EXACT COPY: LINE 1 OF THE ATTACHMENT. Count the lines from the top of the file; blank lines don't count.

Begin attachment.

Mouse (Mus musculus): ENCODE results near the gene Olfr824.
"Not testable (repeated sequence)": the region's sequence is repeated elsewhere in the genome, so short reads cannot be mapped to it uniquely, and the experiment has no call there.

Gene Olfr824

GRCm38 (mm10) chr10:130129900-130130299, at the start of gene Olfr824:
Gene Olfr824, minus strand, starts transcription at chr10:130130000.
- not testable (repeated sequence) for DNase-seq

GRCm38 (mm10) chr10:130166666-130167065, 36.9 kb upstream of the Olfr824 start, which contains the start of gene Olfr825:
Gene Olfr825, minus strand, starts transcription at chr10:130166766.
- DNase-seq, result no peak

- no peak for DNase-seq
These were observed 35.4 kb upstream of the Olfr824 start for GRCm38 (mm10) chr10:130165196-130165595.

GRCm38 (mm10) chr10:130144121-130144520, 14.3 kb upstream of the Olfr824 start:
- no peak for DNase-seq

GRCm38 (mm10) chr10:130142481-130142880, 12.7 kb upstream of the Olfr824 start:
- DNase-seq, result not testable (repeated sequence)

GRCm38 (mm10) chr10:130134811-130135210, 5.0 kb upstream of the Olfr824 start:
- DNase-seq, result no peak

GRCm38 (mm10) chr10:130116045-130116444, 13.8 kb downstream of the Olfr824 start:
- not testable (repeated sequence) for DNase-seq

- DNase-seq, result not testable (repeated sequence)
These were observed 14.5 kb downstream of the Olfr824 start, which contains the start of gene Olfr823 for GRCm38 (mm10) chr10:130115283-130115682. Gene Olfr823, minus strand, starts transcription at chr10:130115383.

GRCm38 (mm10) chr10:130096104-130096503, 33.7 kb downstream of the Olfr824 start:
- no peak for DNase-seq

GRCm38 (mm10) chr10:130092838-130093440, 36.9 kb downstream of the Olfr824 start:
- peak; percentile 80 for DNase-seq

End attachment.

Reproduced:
Mouse (Mus musculus): ENCODE results near the gene Olfr824.